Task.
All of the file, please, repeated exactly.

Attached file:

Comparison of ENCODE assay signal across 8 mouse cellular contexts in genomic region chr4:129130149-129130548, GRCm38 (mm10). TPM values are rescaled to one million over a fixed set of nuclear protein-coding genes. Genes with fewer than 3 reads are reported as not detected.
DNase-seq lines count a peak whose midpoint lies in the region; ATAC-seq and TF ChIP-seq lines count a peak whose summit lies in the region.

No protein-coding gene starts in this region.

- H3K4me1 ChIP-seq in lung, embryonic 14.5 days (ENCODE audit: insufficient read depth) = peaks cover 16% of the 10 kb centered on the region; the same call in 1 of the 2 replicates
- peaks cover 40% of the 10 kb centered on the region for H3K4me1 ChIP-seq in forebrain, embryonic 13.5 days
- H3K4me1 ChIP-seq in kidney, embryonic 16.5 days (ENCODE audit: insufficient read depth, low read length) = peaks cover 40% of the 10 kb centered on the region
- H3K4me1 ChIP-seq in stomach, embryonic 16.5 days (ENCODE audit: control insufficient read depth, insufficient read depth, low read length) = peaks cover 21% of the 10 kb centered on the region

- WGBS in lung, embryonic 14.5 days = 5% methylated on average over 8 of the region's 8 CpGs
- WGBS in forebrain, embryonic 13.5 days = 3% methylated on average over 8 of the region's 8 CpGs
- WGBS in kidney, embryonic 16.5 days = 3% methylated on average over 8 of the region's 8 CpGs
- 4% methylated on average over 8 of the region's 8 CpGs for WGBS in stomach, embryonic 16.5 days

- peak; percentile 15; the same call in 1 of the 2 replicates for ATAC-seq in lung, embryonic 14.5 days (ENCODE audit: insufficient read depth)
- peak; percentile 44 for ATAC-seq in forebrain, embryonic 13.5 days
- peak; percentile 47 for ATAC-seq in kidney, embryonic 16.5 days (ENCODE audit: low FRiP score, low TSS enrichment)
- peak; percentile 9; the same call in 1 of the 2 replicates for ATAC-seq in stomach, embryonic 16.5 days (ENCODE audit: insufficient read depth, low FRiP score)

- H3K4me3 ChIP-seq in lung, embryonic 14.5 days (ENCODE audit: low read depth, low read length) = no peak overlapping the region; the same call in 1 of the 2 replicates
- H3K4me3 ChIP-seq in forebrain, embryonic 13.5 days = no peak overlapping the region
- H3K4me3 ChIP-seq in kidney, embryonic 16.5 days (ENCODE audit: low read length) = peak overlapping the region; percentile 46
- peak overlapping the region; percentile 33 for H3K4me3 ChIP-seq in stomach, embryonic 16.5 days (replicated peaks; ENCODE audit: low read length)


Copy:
Comparison of ENCODE assay signal across 8 mouse cellular contexts in genomic region chr4:129130149-129130548, GRCm38 (mm10). TPM values are rescaled to one million over a fixed set of nuclear protein-coding genes. Genes with fewer than 3 reads are reported as not detected.
DNase-seq lines count a peak whose midpoint lies in the region; ATAC-seq and TF ChIP-seq lines count a peak whose summit lies in the region.

No protein-coding gene starts in this region.

- H3K4me1 ChIP-seq in lung, embryonic 14.5 days (ENCODE audit: insufficient read depth) = peaks cover 16% of the 10 kb centered on the region; the same call in 1 of the 2 replicates
- peaks cover 40% of the 10 kb centered on the region for H3K4me1 ChIP-seq in forebrain, embryonic 13.5 days
- H3K4me1 ChIP-seq in kidney, embryonic 16.5 days (ENCODE audit: insufficient read depth, low read length) = peaks cover 40% of the 10 kb centered on the region
- H3K4me1 ChIP-seq in stomach, embryonic 16.5 days (ENCODE audit: control insufficient read depth, insufficient read depth, low read length) = peaks cover 21% of the 10 kb centered on the region

- WGBS in lung, embryonic 14.5 days = 5% methylated on average over 8 of the region's 8 CpGs
- WGBS in forebrain, embryonic 13.5 days = 3% methylated on average over 8 of the region's 8 CpGs
- WGBS in kidney, embryonic 16.5 days = 3% methylated on average over 8 of the region's 8 CpGs
- 4% methylated on average over 8 of the region's 8 CpGs for WGBS in stomach, embryonic 16.5 days

- peak; percentile 15; the same call in 1 of the 2 replicates for ATAC-seq in lung, embryonic 14.5 days (ENCODE audit: insufficient read depth)
- peak; percentile 44 for ATAC-seq in forebrain, embryonic 13.5 days
- peak; percentile 47 for ATAC-seq in kidney, embryonic 16.5 days (ENCODE audit: low FRiP score, low TSS enrichment)
- peak; percentile 9; the same call in 1 of the 2 replicates for ATAC-seq in stomach, embryonic 16.5 days (ENCODE audit: insufficient read depth, low FRiP score)

- H3K4me3 ChIP-seq in lung, embryonic 14.5 days (ENCODE audit: low read depth, low read length) = no peak overlapping the region; the same call in 1 of the 2 replicates
- H3K4me3 ChIP-seq in forebrain, embryonic 13.5 days = no peak overlapping the region
- H3K4me3 ChIP-seq in kidney, embryonic 16.5 days (ENCODE audit: low read length) = peak overlapping the region; percentile 46
- peak overlapping the region; percentile 33 for H3K4me3 ChIP-seq in stomach, embryonic 16.5 days (replicated peaks; ENCODE audit: low read length)